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孫子 (孫武) "Keep your friends close"


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The well known quote "Keep your friends close and your enemies closer" is generally attributed to Sun Tzu (孫子 or 孫武), the famous 6th century BC Chinese military strategist and author of Sun Tzu, The Art of War.

Does anyone know whether this attribution is correct? If so, was it contained in any of his writings and does anyone know the actual hanzi wording he used? I realize the question's a bit obscure but I'd be very interested in knowing.


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I'm currently reading The Art of War by Sun Tzu (English Version), so this is an interesting question for me.

I know that Sun Tzu did mention: "If you know the enemy and know yourself, you need not fear the result of a hundred battles."

Sorry, I realize that this isn't the answer you want, but I hope it helps. If I find another passage that's even closer to the one you want, I'll tell you.

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I can't find the quote in Sun Tzu's "The Art of War."


Some websites also attribute the saying to "The Godfather II" and the Arabs.


58. "Keep your friends close, but your enemies closer," "The Godfather Part II," 1974.


“Keep your friends close - hold your enemies closer”

Arabian Proverb quotes

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I believe that this quote comes from "Niccolo Machiavelli" He also wrote a book called the "Art of War" in the 1400s

Machiavellian quotes:

"Since love and fear can hardly exist together, if we must choose between them, it is far safer to be feared than loved"

“One who deceives will always find those who allow themselves to be deceived.”

“I'm not interested in preserving the status quo; I want to overthrow it.”

“Politics have no relation to morals.”

“If an injury has to be done to a man it should be so severe that his vengeance need not be feared”


his thinking is very western... and does not compliment Sun Tzu

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After some search on Baidu, I came up with this article, which led me to some boarderline Sun Zi quote:

故三军之事,莫亲于间,赏莫厚于间,事莫密于间. --------- 《 孙子兵法,用间第十三》
And a brief translation was found in one of the links Gato wrote up there:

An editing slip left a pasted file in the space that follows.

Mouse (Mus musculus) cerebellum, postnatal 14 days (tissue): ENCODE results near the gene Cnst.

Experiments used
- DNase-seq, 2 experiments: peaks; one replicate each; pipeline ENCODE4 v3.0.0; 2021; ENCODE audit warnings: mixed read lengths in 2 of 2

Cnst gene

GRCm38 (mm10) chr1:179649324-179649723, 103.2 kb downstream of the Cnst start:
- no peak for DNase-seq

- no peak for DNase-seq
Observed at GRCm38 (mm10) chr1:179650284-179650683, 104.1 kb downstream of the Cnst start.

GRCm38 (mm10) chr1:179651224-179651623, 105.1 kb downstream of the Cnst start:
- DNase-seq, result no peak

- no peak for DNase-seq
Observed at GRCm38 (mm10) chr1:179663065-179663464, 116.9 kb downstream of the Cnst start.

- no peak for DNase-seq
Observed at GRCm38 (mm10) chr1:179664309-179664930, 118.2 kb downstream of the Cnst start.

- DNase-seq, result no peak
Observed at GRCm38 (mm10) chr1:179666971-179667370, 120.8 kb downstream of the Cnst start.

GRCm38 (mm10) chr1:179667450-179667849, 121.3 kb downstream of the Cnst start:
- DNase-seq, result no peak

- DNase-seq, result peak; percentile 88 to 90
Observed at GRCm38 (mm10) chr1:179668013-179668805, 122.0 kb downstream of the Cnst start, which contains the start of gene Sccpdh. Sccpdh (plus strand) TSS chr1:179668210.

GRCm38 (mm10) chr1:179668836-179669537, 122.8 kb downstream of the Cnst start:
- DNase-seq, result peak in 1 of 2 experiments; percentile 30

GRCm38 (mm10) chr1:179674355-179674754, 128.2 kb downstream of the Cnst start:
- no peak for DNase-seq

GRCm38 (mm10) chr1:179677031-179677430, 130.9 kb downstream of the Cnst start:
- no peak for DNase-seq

14. Hence it is that which none in the whole army are more intimate relations to be maintained than with spies. None should be more liberally rewarded. In no other business should greater secrecy be preserved. ---------- Art of War, Chapter 13, The Use of Spies
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Yeah, Sun Zi altogether summarized five types of spies. And as the converted type, according to the article I found, could be subdivided into 1) caught/exposed spies who are forced to work for you, 2) unexposed spies whom are secretly made use of, I would say in some aspect, the second subtype seem to fit the English saying...:)

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From Sawyers interpretation the 5 types of spies are:

  • Local spies — employ people from the local district.
  • Internal spies — employ their people who hold government positions
  • Double agents — employ the enemy's spies
  • Expendable spies — are emplyed to spread disinformation outside the state. Provide spies with false information and have them leak it to enemy agents.
  • Living spies — return with their reports

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Chiang Kai-shek did it to Zhang Xueliang and Sun Liren by placing them in house arrest under his watch.

Sun was viewed as a potential "replacement" to Chiang by the White House and US State Department, who viewed Chiang as an incompetent, corrupt leader. After Sun was falsely implicated in a plot to overthrow him, Chiang used the opportunity to place Sun in lifetime house arrest under his watch.

So did Hideyoshi when he sent his most trusted and loyal samurai leaders to invade Korea, while ordering his most potentially dangerous opponents to live by his side in Edo.

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